Teachers Face Cost Barriers for New Classroom Apps

As the cost for creating classroom apps rise, schools and teachers struggle to pay for technology that was once free. Adoption of ed tech apps could fall because teachers don't have discretionary budgets to pay for them.

by Dale Denwalt, The Oklahoman / September 4, 2019
Once free teaching apps are now costing educators and schools money, for which they don't have the discretionary funds. (Shutterstock)

A proposed South by Southwest panel led by a University of Oklahoma educator would explore difficulties in creating and paying for classroom-based apps.

The apps face two major cost barriers, said Terri Cullen, associate professor in the educational psychology department. Teachers might not be able to afford quality apps, and it’s often difficult for schools to take that cost on themselves.
 
That, Cullen said, can lead app developers to abandon the market.
 
“I’ve been really concerned about this idea that I’ve seen in ed tech, because we have a lot of people buying devices and the teachers say, ‘If it’s not free, then I can’t use it,’” she said.
 
For example, the creative content software Padlet was introduced as a free service that was popular among teachers. Eventually the company implemented a pricing plan to help pay for costly server space, Cullen said, although the most basic version of the software remains free. “There’s some several businesses that I know that were app developers who had to get out of this business because they couldn’t make enough money,” she said.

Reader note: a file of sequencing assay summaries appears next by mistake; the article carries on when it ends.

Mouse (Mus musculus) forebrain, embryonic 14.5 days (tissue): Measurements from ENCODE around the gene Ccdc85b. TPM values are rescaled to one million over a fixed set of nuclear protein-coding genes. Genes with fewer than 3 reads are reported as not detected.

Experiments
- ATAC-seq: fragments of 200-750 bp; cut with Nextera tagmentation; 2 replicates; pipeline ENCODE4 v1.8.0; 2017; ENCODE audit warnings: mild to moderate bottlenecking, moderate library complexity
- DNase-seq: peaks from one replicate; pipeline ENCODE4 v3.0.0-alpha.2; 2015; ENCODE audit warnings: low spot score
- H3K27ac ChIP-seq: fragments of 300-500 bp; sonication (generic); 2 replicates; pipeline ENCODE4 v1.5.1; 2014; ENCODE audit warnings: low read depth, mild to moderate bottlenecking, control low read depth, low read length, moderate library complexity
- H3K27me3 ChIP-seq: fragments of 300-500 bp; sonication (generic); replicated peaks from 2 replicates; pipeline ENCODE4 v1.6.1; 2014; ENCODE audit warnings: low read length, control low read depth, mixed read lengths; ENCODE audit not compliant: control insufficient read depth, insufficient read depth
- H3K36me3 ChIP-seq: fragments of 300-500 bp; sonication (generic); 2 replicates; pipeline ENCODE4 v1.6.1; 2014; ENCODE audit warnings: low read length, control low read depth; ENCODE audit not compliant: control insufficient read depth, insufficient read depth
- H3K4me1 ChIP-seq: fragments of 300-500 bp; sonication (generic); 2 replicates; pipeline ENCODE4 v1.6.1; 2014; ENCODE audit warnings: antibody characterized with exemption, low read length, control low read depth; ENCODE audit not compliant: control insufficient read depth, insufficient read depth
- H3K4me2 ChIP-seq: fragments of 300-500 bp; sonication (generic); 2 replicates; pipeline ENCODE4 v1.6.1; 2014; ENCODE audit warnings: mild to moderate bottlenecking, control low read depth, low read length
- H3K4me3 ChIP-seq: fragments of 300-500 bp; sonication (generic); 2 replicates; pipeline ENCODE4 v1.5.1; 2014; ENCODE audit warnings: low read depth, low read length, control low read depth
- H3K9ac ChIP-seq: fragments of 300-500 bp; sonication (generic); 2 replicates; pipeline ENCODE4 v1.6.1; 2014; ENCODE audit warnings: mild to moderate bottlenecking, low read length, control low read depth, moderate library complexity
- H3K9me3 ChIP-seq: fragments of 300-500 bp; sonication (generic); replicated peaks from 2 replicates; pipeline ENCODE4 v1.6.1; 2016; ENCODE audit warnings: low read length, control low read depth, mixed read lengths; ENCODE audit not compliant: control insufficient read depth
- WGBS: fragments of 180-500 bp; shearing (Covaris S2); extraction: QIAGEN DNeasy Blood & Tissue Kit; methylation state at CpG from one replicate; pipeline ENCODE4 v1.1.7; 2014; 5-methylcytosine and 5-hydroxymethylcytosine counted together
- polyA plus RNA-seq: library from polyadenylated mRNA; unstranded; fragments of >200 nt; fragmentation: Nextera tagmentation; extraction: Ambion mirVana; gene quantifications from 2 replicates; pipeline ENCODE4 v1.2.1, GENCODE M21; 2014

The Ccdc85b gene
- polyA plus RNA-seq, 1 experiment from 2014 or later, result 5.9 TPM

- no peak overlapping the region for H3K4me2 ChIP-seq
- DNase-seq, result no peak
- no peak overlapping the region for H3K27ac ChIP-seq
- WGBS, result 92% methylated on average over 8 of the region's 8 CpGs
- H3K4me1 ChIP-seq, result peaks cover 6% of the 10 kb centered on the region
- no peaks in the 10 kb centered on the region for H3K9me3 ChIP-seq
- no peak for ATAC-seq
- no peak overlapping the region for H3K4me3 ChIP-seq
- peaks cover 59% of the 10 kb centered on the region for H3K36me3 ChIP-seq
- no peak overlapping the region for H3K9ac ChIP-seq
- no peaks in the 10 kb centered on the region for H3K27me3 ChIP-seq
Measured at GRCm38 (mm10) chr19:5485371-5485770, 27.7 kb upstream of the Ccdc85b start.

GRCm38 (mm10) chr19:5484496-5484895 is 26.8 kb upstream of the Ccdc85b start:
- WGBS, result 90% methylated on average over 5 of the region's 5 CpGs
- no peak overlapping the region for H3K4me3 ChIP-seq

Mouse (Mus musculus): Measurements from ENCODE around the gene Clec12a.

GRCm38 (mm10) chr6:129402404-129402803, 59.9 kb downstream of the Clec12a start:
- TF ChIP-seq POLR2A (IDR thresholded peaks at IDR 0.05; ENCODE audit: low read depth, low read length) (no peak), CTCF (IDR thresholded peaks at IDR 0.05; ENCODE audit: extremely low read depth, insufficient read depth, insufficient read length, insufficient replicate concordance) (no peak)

Many apps were initially funded by angel investors, which allowed the apps to remain a low-cost or free option for schools. But investors need an exit, which requires profitable revenue, and Cullen said it appears that the market isn’t built to sustain many of the useful tools that teachers need.
 
“I worried that as we look forward, if we don’t have either teachers and school districts being willing to pay for some of the software, or investors invest in them, we’re not going to continue to innovate education, which we desperately need,” she said.
 
If teachers can’t afford the apps, it falls on the schools to pay for it. That creates the second barrier if schools don’t understand how to implement the technology or can’t fit the pricing schemes into their budget cycle.
 
These problems led Cullen to propose a panel discussion at South by Southwest EDU, an education-focused conference linked to the popular music and technology conference held each year in Austin.
 
Her proposal is one of more than 1,700 proposed for the four-day conference.
 
Event staff and their programming committee will now review the applications and decide which panels are selected before the conference in March.
 
Cullen’s panel, titled “Educational Developers Can Eat Too,” would include representatives from Tulsa-based Steelehouse Productions and app developers Morphi and Half Full Nelson.
 
Half Full Nelson began developing learning games alongside researchers. Founder Andrew Nelson said the educational market is hard for indie developers to reach.
 
While legacy curriculum publishing houses have traditional paths to getting paid or offering a free app alongside their books, it’s not enough just to make a good app.
 
“Any price that isn’t free can be a deal-breaker to adoption because the majority of teachers don’t have a discretionary budget to make such purchases,” Nelson said. “Additionally, their devices are likely to be managed by an IT department.
 
“So you need to excite the teachers, but unless you’re getting adoption above the classroom level it’s very difficult to scale.”
 
At least three other Oklahomans submitted proposals for South by Southwest EDU.
 
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©2019 The Oklahoman. Distributed by Tribune Content Agency, LLC.

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